Change Activism

“Change Activism” has been a handy if hard-to-use phrase to help me frame how I view change in an organizational context.[1]

We invite teams to try simple practices that make it easier for them to change actively, on-purpose, and informed by user data. When these practices work for teams, they stick. When they stick, we find that people will invite their peers to try the practices, creating a movement to change within a large organization.

We know that better ways of organizing exist. They're more productive, more fulfilling, more just.

Saying they're incompatible with enterprise-scale organizations misses the point.[2]

The real issue with scaling responsive organizing models is that they all require new capacities that haven't been developed in most people – change and org development are luxuries reserved for Corporate, not necessities required at the front line.

So we leave center-dictated design campaigns to others, and instead focus on context-rich,[3] opt-in[4] learning – knowing that the practices we bring to teams activate their capacity for change, strengthen it, and that the good news will spread through organic and intentional connections within the organization.[5]

  1. I feel like "Activism" is an overreach, and "Activation" feels clinical. So I don't use this phrase a ton, but... maybe it's good? ↩︎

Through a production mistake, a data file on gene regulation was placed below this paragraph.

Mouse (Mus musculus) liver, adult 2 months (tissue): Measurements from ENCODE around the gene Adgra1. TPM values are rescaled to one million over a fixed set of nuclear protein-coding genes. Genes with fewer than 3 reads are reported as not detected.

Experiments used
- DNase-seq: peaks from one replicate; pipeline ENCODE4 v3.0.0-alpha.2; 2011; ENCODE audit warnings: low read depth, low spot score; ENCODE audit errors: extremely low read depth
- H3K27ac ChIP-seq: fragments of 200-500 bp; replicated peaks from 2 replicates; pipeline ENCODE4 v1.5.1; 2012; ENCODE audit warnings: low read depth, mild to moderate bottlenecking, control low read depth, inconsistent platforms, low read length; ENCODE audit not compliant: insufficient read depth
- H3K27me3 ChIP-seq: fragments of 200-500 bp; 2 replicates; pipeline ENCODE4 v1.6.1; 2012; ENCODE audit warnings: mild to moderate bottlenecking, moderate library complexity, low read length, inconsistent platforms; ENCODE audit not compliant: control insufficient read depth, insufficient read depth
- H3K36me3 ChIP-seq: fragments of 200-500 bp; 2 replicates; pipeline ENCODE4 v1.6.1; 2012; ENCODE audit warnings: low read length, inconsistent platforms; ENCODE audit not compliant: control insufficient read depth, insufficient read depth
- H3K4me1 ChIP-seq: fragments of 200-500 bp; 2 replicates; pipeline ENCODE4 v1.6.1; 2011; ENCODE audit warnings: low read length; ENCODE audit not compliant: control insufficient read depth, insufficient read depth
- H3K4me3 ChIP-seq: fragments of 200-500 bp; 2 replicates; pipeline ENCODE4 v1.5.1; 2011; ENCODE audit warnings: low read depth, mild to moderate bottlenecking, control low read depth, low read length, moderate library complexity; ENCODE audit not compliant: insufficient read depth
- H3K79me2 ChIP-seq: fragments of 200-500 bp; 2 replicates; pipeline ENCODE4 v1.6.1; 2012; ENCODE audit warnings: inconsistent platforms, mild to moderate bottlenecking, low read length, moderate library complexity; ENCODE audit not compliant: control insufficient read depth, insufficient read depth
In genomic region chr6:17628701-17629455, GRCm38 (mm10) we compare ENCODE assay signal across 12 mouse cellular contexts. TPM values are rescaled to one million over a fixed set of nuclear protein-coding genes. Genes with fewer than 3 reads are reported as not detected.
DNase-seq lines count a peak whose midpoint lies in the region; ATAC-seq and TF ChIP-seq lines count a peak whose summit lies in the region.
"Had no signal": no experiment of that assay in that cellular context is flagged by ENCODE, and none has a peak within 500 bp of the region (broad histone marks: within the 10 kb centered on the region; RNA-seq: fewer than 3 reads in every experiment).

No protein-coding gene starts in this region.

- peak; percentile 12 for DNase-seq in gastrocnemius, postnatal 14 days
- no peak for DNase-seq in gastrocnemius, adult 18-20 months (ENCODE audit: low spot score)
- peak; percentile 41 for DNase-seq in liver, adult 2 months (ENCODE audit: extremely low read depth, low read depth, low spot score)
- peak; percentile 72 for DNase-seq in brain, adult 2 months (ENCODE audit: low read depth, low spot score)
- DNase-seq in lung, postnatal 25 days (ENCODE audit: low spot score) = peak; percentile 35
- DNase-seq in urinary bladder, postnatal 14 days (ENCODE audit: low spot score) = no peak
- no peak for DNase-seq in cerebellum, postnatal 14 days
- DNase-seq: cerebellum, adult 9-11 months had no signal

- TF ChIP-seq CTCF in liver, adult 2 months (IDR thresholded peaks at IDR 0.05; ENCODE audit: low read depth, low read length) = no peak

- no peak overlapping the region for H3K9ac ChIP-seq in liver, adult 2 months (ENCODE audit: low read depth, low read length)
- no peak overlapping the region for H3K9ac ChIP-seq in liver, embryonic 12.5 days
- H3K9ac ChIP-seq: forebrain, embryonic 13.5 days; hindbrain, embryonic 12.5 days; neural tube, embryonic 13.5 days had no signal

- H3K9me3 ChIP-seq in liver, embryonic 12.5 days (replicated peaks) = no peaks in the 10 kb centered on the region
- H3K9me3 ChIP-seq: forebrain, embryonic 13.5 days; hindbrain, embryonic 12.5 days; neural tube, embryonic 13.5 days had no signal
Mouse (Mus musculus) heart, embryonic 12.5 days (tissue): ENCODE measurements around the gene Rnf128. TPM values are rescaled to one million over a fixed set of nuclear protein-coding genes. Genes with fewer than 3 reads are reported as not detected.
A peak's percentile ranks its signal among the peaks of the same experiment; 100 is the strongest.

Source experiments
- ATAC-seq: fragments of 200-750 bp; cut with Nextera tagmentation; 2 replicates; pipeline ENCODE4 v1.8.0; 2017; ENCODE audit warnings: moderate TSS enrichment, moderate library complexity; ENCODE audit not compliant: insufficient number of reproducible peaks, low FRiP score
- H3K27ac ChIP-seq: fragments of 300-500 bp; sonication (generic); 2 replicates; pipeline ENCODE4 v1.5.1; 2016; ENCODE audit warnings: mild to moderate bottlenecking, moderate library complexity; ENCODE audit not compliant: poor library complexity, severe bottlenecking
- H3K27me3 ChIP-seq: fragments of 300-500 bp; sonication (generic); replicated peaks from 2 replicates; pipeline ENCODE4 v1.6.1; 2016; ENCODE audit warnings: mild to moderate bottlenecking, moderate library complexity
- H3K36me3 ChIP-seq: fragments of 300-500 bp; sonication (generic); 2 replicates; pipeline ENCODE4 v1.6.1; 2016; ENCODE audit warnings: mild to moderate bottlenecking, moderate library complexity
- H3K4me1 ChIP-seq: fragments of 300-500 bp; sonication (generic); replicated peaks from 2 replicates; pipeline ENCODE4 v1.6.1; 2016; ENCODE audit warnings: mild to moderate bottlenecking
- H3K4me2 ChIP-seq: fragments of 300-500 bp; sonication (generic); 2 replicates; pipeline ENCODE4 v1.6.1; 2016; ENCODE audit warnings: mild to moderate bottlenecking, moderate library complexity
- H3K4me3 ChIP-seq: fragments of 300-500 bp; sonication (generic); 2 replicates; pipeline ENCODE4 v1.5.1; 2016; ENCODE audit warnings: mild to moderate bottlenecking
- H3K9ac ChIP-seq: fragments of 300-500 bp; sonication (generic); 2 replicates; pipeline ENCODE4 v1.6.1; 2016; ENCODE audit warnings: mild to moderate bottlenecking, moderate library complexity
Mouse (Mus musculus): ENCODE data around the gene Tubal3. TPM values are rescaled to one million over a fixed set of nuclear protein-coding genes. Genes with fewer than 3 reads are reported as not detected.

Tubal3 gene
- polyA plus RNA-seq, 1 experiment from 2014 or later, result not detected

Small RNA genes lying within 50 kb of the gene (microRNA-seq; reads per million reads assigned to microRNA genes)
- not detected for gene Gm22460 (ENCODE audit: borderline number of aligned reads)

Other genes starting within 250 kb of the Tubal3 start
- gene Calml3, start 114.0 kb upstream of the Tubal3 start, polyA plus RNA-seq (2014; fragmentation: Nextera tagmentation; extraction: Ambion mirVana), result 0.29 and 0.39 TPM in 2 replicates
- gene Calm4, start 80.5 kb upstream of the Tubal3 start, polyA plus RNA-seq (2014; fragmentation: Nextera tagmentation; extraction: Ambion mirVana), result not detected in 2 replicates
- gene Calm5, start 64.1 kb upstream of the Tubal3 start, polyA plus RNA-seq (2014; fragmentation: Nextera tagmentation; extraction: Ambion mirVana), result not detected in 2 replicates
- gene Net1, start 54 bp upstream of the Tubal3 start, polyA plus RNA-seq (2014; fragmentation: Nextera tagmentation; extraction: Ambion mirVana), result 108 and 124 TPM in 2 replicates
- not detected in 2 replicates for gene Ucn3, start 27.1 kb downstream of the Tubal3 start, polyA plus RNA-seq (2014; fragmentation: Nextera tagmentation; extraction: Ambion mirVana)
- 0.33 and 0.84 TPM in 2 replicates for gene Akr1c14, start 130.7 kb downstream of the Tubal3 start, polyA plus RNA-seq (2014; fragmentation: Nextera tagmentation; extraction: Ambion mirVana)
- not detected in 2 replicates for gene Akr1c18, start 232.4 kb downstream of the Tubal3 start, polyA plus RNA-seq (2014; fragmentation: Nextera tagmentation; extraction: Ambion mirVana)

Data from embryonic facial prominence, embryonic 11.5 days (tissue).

2. Ethan Bernstein, John Bunch, Niko Canner, Michael Lee, "Beyond the Holacracy Hype", July/August 2016, Harvard Business Review. So many thoughts about this article. I'm no advocate of Holacracy, but I know executives are dismissing even the thought of self-organization after skimming it. I'm sure that wasn't the authors' intent, but hey, unintended consequences! ↩︎

  3. This video on the inanity of strategy, and the importance of mapping, will probably change your mind on a few things. ↩︎

  4. A couple (few?) years ago, I went to a Holacracy Practitioner Training in Las Vegas with Jordan. A few of us at the training had a really bad experience, particularly with the (at the time) closed-source-ness of it all. Through one of the people at the training, Robert Richman, I met this guy Dan Mezick. Dan has tweeted at length about his issues with Holacracy (TL;DR it built on Sociocracy but only lightly references it, takes an open-source thing and makes it closed, is typically driven by a leader's mandate versus popular consent), which makes for good fun if you're into org-dev-model-drama... but the important thing I learned from Dan is the shift from mandate to invitation. Shit changed my life, for real. Check out his new stuff here. ↩︎

  5. I think the best case scenario is that we as August never get to participate in intentional org-design or development... ever. Instead, my hope is that context-specific models emerge within organizations, and that we offer coaching and facilitation to those that are helping these models emerge. The fallback, where we are actually doing the designing, is better for our bottom-line but worse for our purpose. ↩︎

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